By allowing ads to appear on this site, you support the local businesses who, in turn, support great journalism.
Third ID leadership changing
Placeholder Image
Three top leaders of the 3rd Infantry Division officially departed Friday in the latest move in the annual summer shuffle of commands and assignments.
Both deputy division commanders as well as the division chief of staff, Col. Mark McKnight, were honored with cannon salutes, awards, ruffles and flourishes and roses for their wives at a retreat ceremony at Marne Garden.
The division commander, Maj. Gen. Rick Lynch, had high praise for the three officers, each of whom received the Legion of Merit. He was especially complimentary of the three wives and presented each a commander’s community service award.
Brig. Gen. James Huggins is leaving Fort Stewart to become director of operations, readiness and mobilization in the Army Deputy Chief of Staff office.
Huggins told the crowd his service with the Marne Division had “been a great ride.” He said the division staff would be champion Olympic high jumpers, “Because (Lynch) kept raising the bar and you all kept clearing it.”
Brig. Gen. Edward Cardon commanded the Marne Division’s engineer brigade and then its Fourth Brigade before being selected as a deputy division commander.
Noting the recent construction and renovation, he said the 3rd ID had “returned to the best post in the Army.”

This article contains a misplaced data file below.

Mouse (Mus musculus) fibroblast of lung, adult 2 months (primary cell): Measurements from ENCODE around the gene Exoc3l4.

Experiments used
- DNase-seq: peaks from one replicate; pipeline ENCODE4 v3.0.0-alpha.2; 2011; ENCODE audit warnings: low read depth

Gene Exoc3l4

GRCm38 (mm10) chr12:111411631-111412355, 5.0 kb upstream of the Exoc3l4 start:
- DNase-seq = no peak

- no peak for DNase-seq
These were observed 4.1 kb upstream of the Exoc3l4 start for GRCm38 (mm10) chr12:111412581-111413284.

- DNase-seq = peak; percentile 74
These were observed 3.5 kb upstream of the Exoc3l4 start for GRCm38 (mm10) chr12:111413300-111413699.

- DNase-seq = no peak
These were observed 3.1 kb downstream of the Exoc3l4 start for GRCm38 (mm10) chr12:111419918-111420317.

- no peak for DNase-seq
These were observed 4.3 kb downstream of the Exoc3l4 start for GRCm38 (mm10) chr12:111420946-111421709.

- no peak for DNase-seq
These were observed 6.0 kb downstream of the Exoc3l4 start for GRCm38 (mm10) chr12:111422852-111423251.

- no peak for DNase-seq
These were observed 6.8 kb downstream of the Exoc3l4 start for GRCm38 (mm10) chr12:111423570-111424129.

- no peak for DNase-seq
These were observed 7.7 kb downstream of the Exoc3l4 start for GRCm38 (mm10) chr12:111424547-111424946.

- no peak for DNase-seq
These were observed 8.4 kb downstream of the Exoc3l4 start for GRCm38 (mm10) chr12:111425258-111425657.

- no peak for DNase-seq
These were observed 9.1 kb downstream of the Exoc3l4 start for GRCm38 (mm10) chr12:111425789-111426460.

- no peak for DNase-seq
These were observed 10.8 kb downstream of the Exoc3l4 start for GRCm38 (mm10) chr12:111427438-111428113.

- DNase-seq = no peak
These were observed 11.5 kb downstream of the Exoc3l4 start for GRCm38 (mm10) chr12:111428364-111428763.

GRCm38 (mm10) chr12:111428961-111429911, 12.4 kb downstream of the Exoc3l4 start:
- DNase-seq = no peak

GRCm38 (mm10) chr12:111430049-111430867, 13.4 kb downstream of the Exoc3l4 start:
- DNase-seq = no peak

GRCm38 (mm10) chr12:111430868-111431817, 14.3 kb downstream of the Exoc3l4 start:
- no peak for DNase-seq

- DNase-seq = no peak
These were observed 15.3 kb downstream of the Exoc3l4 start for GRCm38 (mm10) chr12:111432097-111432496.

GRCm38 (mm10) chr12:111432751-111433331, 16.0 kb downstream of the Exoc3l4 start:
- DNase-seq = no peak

Cardon said most of his assignments had been for one or two years, while he and his family had been at Fort Stewart for five years. “What a great place to serve our longest tour.”
Two of Cardon’s children are proud Bradwell Institute graduates.
The Army has not yet announced a new assignment for Cardon.
A colonel already selected for promotion to brigadier general, Patrick J. Donohue, will be taking one of the deputy commander slots.
McKnight is moving to an assignment as commander of the Army Battle Command Training Program. The colonel carefully explained that while his new residence will be a large home overlooking a river and that the BCTP is at Fort Leavenworth, it was misleading to say he had “been sent up the river,” or that he “was in the big house at Leavenworth.”
McKnight said the Army had saying “It’s the faces, it’s not the places,” but that he and his family had found the best of both in Coastal Georgia.
At the end of Friday’s ceremony each officer was presented with a just-fired shell casing from the saluting battery. The souvenir casings are mementos of the last round fired in their honor at Fort Stewart.

Sign up for our E-Newsletters